To begin, remove the comment symbol from the start of the NameVirtualHost directive. By default this should already be followed by *:80, this means the server will listen to any and all IP addresses on port 80 (the default port for web services).
Next you can either add the directive <VirtualHost www.site1.co.uk> to the very bottom of the file, or remove the hash symbol and overtype the example. Remember, this needs to match the server name defined in section 2 of the configuration file.
Next, explicitly state the server name:
The next line of code defines the folder that normal HTML documents are served from; add DocumentRoot "pathtoyourdocumentroot" to the next line. The document path will typically be something like www/var/html/site1 on a UNIX platform.
Lastly, add ServerAdmin firstname.lastname@example.org to give a contact email address on error documents and add the closing </VirtualHost> tag.
Now, you need to define the actual virtual host; copy the block of text that you have just created and paste it directly below it. Now just change the values containing site1 to site2 and ensure the document root statement matches your directory set up. Now save the file and restart Apache to update its configuration.
Simply using the technique described above will not let web users access your virtual site; in order for them to use the site URL, it will need to be included on the servers DNS record. This is relatively easy and usually requires you to simply add the virtual host name to the existing line of the DNS record for your IP address. When using IP based virtual hosts, you will need to add the IP address and the virtual server name below your existing IP address and host name.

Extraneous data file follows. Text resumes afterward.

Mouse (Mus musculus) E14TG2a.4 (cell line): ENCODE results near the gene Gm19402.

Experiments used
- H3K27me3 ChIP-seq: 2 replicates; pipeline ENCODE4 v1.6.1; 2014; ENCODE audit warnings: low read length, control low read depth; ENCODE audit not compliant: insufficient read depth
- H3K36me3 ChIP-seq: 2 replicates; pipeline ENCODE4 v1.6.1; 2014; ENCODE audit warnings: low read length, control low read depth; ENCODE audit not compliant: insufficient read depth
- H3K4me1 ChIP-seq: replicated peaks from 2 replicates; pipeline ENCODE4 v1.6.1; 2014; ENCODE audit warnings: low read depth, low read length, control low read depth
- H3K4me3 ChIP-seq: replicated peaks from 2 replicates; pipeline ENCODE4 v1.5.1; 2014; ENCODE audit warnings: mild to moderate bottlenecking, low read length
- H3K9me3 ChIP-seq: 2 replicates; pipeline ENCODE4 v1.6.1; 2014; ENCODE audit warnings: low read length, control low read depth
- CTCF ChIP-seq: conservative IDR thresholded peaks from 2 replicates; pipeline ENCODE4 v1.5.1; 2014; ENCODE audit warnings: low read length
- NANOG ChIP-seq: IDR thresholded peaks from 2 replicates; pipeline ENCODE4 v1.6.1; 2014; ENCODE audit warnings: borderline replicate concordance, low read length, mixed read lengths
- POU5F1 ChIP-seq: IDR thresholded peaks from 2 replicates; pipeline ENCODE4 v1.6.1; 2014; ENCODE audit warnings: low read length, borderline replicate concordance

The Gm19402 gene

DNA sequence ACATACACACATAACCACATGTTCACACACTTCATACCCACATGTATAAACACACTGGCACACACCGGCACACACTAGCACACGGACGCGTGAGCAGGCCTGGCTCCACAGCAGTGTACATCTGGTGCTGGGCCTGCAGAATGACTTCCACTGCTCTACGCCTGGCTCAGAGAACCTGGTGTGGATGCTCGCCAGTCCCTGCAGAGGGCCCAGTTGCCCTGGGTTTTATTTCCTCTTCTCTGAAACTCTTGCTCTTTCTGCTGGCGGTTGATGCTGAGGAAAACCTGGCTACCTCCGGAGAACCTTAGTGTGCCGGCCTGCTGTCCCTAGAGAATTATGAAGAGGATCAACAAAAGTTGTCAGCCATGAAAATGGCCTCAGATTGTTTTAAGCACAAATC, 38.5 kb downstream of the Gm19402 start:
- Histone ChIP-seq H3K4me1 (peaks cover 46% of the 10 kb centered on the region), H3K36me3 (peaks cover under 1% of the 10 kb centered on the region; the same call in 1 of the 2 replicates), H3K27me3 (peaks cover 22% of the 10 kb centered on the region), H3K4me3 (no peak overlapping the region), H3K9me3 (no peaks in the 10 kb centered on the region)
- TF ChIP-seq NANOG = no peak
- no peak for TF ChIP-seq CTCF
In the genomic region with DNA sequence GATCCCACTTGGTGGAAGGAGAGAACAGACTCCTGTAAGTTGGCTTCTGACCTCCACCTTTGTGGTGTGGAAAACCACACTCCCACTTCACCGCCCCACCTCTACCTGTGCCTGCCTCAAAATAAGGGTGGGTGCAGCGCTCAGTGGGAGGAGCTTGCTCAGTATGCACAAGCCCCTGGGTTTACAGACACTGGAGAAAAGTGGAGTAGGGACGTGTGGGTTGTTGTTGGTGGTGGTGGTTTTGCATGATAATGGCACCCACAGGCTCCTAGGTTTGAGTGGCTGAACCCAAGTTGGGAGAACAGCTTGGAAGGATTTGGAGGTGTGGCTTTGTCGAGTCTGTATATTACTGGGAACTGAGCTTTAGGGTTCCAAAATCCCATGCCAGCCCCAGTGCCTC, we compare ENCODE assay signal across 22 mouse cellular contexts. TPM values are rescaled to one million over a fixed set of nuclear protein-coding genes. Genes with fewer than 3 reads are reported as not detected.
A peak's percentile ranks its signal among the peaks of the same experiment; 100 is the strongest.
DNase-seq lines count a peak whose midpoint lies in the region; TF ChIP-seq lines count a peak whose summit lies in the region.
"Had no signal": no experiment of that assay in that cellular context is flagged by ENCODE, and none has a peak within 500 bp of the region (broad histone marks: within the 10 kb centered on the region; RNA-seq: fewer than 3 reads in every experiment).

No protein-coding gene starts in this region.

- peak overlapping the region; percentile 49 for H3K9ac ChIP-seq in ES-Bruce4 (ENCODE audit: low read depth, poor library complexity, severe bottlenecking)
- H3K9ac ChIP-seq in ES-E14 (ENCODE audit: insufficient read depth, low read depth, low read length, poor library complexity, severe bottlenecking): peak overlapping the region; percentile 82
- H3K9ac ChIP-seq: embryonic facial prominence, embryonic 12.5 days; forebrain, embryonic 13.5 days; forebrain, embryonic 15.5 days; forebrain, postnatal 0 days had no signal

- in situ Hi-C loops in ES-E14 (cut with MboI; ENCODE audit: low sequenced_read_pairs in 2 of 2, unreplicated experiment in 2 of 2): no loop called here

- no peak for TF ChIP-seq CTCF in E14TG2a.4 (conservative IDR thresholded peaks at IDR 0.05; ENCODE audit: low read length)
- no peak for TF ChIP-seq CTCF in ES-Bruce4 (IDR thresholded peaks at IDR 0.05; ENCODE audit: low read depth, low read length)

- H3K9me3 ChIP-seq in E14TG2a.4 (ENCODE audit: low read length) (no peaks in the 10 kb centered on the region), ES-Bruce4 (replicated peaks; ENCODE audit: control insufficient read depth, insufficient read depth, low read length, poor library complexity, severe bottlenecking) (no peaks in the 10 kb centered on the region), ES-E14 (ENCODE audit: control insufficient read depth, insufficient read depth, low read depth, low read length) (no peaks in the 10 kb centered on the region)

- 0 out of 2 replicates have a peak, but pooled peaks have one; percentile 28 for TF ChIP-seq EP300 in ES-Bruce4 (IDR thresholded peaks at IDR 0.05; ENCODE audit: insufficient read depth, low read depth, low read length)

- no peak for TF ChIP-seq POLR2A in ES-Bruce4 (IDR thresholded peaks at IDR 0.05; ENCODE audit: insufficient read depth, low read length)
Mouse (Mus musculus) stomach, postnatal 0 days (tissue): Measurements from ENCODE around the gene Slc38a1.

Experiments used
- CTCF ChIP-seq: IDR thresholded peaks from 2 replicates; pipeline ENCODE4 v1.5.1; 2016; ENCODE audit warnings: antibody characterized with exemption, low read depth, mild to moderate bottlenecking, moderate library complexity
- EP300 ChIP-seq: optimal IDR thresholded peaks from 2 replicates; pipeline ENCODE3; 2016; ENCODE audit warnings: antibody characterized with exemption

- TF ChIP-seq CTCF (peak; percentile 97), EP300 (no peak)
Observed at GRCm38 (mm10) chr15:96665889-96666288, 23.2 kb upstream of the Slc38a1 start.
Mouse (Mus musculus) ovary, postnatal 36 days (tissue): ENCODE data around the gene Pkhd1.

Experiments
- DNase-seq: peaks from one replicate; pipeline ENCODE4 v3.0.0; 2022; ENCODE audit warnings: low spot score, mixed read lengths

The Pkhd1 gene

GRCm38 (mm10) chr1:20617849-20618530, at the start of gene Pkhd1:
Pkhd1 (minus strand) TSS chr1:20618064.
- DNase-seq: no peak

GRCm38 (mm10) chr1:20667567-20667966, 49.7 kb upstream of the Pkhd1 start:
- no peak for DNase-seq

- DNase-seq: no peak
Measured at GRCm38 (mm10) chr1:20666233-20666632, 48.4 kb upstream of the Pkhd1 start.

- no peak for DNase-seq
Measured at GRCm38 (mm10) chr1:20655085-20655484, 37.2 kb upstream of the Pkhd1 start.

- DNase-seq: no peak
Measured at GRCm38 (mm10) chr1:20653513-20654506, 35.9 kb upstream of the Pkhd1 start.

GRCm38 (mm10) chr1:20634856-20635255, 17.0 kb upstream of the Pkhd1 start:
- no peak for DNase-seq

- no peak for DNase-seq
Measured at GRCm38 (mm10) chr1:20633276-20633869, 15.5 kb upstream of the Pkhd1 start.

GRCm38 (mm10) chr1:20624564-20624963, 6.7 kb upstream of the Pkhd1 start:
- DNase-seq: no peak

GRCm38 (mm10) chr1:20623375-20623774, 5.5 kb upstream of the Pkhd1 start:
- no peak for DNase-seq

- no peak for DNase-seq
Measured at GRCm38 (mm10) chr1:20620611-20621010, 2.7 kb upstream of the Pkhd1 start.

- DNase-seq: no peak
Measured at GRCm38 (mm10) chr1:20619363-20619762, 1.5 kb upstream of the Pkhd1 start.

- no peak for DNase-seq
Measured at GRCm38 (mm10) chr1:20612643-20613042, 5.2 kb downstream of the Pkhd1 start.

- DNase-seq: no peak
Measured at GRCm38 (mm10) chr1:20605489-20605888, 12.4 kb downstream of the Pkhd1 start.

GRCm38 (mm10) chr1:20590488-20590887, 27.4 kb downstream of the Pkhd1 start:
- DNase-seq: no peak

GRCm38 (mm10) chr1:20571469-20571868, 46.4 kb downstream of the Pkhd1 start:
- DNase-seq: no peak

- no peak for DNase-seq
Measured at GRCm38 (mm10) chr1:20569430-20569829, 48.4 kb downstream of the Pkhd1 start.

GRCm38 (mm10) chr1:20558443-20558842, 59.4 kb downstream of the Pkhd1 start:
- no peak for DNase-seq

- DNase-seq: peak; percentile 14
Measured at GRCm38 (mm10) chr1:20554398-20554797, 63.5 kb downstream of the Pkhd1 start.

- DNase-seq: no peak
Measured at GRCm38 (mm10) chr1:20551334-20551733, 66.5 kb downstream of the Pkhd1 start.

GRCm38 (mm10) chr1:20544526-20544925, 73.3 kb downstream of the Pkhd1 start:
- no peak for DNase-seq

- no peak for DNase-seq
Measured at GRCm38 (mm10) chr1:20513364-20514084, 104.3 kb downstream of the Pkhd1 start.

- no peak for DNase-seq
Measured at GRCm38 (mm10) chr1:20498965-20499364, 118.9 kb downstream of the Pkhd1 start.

Configuring IP based virtual hosts is usually similar although you use the IP address for your virtual host in the opening <VirtualHost> tag, for example;
Next state the site name in the ServerName directive, e.g.
You then add the remaining ServerAdmin etc, directives. In addition to this, in order to make Apache bind to the appropriate IP addresses and server names, you will need to add a listen directive to section 1 of the httpd.conf file. There should already be one present, so scroll up through the file until you find it and add Listen 18.104.22.168:80 (or whatever happens to be the IP address you have been allocated.) Once you have saved the configuration file and restarted the server, and the DNS records have been updated, this should then work.
When setting up IP based virtual hosts, you will need to have already acquired your IP addresses. These can be obtained normally from your ISP.